"Most Nigerian pop stars adopt or acquire titles like King, Sir, Lord, Cardinal, etc, but the great Celestine Ukwu was happy to be a humble Professor and his band had the poetic name of the Philosophers. Ukwu began his career in the 1960s in Enugu, capital of the Eastern Region of Nigeria under Mike Ejeagha. He moved back to Onitsha where he formed the Music Royals, but the Biafran war put an end to their career in 1967. After the war he resurrected the band in the early 70s as the Philosophers National. Tragically Celestine Ukwu died in a car crash on 8 May 1977, not yet forty. ..."
YouTube: "Ilo Abu Chi" 44:03

2,000+ Impressionist, Post-impressionist & Early Modern Paintings Now Free Online, Thanks to the Barnes Foundation

On the Grass, Pierre-Auguste Renoir
"Georges Seurat, Henri Rousseau, Giorgio de Chirico, Auguste Renoir, Vincent Van Gogh — all of us associate these names with great innovations in painting, but how many of us have had the opportunity to look long and close enough at their work to understand those innovations? To feel them, in other words, rather than just to know about them? The Barnes Foundation in Philadelphia has just recently made it possible for us to contemplate thousands of works of art including those of Impressionist, Post-Impressionist, and early Modern masters, zoomed in up close and at any length we like, by digitizing their collection and making it free online. ..."
Open Culture

Wednesday, November 8

Russian Revolution

A mass meeting in the Putilov Works in Petrograd during the 1917 Russian Revolution
Wikipedia - "The Russian Revolution was a pair of revolutions in Russia in 1917 which dismantled the Tsarist autocracy and led to the rise of the Soviet Union. The Russian Empire collapsed with the abdication of Emperor Nicholas II and the old regime was replaced by a provisional government during the first revolution of February 1917 (March in the Gregorian calendar; the older Julian calendar was in use in Russia at the time). Alongside it arose grassroots community assemblies (called 'soviets') which contended for authority. In the second revolution that October, the Provisional Government was toppled and all power was given to the soviets. The February Revolution (March 1917) was a revolution focused around Petrograd (now Saint Petersburg), the capital of Russia at that time. In the chaos, members of the Imperial parliament (the Duma) assumed control of the country, forming the Russian Provisional Government which was heavily dominated by the interests of large capitalists and the noble aristocracy. The army leadership felt they did not have the means to suppress the revolution, resulting in Nicholas's abdication. ..."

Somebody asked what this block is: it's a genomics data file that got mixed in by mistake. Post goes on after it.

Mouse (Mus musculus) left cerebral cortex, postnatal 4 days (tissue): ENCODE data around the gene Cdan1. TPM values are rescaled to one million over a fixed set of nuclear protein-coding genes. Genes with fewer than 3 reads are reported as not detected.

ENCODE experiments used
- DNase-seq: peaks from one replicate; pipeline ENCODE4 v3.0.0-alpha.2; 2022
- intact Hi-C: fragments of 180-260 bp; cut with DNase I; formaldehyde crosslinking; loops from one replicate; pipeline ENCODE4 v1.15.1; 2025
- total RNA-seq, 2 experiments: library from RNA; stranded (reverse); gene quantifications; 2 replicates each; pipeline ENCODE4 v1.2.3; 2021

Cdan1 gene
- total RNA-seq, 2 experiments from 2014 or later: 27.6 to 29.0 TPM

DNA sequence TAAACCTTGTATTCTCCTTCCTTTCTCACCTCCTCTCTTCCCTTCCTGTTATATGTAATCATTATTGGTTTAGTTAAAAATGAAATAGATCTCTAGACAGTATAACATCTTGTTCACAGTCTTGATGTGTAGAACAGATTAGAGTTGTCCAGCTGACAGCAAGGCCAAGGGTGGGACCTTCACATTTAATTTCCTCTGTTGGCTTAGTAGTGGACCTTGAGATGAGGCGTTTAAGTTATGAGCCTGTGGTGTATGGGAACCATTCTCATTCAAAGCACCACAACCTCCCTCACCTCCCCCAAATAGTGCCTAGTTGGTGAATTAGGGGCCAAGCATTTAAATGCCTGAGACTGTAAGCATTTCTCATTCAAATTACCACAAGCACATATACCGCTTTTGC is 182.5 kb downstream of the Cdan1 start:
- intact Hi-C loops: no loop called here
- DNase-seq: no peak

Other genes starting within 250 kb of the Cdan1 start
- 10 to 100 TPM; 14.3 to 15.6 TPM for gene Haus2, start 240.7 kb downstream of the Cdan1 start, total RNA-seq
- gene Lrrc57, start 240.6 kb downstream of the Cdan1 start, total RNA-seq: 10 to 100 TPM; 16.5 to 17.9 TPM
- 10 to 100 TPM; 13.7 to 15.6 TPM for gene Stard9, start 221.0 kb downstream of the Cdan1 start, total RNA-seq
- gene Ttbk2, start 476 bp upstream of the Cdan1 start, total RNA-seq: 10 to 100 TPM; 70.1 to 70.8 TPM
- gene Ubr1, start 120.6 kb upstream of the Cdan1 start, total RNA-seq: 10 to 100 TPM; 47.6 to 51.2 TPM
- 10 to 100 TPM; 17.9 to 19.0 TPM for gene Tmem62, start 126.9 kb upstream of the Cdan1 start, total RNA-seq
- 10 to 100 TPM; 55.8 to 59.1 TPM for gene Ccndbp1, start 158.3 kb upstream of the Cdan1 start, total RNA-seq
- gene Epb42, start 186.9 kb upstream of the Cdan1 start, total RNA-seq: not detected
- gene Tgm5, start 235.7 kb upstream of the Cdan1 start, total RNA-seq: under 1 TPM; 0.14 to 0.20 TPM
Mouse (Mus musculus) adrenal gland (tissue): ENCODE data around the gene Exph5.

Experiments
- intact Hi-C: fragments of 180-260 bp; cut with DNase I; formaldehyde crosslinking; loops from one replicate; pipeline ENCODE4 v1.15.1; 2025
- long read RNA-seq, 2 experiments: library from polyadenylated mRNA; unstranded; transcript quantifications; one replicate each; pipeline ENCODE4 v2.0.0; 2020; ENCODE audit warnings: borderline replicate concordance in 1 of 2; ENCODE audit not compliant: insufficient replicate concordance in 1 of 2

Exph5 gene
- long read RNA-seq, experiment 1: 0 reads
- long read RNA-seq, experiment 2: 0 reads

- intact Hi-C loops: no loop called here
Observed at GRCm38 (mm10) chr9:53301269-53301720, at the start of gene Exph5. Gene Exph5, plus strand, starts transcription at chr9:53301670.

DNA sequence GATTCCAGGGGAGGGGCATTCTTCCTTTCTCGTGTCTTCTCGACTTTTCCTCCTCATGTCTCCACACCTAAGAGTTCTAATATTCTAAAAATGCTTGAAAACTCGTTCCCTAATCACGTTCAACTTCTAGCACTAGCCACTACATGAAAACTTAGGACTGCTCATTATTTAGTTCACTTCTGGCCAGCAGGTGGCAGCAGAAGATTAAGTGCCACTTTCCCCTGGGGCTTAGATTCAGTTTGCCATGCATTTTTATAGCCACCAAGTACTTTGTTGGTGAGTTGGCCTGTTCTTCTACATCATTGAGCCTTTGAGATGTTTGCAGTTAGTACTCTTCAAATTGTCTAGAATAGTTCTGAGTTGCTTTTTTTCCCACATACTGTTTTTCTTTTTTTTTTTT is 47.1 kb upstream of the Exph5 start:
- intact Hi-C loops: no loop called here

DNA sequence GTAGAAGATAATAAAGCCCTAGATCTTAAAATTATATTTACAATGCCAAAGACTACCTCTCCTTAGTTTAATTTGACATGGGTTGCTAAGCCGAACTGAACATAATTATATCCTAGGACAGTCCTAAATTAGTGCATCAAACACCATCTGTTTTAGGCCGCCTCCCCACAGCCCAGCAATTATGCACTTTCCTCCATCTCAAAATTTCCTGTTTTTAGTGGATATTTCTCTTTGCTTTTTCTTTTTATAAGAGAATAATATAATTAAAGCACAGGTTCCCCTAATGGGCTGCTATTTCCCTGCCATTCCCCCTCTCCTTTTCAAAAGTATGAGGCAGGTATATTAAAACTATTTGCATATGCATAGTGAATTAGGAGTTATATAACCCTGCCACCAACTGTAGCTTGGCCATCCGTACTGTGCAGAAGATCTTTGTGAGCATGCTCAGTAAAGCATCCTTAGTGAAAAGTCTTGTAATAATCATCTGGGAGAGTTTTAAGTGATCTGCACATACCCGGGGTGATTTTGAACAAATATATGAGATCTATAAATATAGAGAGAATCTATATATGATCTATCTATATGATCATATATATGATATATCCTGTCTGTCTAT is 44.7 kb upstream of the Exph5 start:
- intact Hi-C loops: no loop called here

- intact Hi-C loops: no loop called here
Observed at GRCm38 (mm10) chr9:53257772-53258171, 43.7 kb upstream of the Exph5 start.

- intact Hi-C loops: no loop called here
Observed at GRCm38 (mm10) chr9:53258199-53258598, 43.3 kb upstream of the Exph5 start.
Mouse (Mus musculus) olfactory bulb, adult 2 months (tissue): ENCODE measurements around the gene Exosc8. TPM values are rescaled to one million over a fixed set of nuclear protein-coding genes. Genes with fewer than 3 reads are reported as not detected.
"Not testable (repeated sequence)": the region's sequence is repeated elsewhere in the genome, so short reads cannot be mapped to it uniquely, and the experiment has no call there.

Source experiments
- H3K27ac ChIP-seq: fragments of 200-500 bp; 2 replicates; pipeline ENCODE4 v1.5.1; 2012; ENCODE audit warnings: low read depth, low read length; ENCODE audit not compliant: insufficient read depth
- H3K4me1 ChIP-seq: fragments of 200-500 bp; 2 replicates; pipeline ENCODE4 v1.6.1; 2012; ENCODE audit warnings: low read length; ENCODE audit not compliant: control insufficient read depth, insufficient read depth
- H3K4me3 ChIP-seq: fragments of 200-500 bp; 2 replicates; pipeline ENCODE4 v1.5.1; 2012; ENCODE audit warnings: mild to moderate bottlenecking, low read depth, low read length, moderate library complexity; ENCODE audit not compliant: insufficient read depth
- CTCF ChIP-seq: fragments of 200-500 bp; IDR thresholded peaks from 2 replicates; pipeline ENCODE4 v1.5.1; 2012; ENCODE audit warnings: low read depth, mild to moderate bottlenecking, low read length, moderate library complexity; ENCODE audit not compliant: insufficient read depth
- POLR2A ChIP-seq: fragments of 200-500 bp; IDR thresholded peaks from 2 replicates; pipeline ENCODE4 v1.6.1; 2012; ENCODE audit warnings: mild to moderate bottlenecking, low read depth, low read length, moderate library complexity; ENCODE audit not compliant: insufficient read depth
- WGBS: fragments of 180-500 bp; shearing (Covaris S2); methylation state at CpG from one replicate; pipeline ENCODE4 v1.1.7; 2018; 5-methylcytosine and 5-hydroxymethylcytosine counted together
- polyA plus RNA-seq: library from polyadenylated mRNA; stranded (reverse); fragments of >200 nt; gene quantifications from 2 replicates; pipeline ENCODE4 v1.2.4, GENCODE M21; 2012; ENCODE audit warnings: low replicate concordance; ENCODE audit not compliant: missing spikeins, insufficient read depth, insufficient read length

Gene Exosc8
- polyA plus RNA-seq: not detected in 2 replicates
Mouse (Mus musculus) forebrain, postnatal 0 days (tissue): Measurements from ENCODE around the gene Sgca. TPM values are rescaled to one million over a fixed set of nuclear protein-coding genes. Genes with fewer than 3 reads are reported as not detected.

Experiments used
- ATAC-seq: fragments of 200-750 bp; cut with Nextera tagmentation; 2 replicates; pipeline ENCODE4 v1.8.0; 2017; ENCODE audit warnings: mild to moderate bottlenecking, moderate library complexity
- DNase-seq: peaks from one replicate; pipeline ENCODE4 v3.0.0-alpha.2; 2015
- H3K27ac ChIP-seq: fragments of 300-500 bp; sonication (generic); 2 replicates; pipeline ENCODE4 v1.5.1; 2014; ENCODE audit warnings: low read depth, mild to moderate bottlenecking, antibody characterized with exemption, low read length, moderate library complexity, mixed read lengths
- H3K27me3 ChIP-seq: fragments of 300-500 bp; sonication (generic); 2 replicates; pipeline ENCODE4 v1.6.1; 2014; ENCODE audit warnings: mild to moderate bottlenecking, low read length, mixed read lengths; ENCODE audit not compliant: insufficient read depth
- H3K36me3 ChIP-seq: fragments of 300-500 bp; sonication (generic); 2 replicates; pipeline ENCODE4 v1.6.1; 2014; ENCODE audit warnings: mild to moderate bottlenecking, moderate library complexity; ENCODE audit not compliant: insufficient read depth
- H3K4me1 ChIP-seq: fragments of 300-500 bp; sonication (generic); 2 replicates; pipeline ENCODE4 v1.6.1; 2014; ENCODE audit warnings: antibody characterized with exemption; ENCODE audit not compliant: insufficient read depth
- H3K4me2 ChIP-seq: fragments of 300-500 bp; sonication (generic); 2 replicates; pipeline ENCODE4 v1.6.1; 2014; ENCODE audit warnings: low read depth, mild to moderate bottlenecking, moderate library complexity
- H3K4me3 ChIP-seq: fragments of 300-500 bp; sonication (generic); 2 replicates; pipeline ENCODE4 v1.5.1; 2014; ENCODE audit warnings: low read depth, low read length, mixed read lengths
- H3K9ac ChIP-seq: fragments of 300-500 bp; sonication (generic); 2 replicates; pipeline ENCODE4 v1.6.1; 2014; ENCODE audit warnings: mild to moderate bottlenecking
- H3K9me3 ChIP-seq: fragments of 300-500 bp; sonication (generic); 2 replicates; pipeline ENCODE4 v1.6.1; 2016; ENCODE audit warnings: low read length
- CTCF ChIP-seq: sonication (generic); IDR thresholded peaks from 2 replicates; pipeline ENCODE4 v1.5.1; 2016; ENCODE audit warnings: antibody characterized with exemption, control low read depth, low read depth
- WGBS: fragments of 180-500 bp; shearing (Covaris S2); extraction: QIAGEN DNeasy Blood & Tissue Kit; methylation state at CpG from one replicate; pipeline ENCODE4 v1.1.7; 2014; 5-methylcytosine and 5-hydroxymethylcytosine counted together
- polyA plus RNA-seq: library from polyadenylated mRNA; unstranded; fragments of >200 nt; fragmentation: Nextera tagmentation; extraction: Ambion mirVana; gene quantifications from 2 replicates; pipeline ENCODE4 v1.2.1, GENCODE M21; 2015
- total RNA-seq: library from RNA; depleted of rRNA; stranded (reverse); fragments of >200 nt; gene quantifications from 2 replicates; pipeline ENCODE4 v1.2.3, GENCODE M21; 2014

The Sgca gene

NY Times: Red Century - Exploring the history and legacy of Communism, 100 years after the Russian Revolution.
BBC - To the cinema, comrades: The revolutionary age of Soviet film posters
W - Ten Days That Shook the World, John Reed, [PDF]
YouTube: Russian Revolutions of 1917 (Revolution in Red) 23:33, The October Revolution

Vladimir Lenin addressing a crowd in Moscow in 1918.

Listening to Kate Williamson’s Comics

"There is a lot of sound, a lot music, in Kate T. Williamson’s 2008 graphic novel At a Crossroads: Between a Rock and My Parents’ Place, but there are few if any actual sound effects. There are some “thump thump thump”s written into the panels during a brief anecdote about a squirrel infestation, and three little musical notes are rendered during a karaoke scene, where they could almost be mistaken for crumbs on the carpet. That’s about it. Yet despite the relative paucity of drawn sound, the book abounds with sound. It appears in the form of the sounds around her that she shares with the reader in keen descriptions that also reveal her state of mind. There are also numerous references to her favorite pop music, which serves as an emotional support structure. ..."